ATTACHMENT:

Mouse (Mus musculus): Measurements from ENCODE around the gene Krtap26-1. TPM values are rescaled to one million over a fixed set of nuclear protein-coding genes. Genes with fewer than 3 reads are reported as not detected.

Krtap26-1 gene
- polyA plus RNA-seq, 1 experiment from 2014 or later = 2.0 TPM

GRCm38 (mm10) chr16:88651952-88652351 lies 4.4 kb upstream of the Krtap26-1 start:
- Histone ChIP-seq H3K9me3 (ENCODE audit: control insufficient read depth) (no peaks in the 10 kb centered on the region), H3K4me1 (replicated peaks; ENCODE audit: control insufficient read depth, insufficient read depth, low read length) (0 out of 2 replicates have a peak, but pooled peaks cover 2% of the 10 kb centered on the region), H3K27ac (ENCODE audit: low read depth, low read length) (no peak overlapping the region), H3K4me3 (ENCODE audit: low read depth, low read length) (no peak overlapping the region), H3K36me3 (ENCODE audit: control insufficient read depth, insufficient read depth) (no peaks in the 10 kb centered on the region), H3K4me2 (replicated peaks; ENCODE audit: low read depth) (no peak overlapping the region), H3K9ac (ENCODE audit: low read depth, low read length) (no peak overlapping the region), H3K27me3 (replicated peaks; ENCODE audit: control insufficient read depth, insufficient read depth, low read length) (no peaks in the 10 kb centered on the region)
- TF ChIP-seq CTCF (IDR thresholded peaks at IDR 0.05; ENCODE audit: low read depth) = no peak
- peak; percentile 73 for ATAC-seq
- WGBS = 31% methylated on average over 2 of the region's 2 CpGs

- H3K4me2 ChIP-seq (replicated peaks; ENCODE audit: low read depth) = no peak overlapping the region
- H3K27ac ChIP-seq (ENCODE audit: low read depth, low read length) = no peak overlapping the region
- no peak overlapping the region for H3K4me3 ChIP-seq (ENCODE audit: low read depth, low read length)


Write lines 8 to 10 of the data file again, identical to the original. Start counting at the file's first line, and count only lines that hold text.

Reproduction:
- WGBS = 31% methylated on average over 2 of the region's 2 CpGs

- H3K4me2 ChIP-seq (replicated peaks; ENCODE audit: low read depth) = no peak overlapping the region
- H3K27ac ChIP-seq (ENCODE audit: low read depth, low read length) = no peak overlapping the region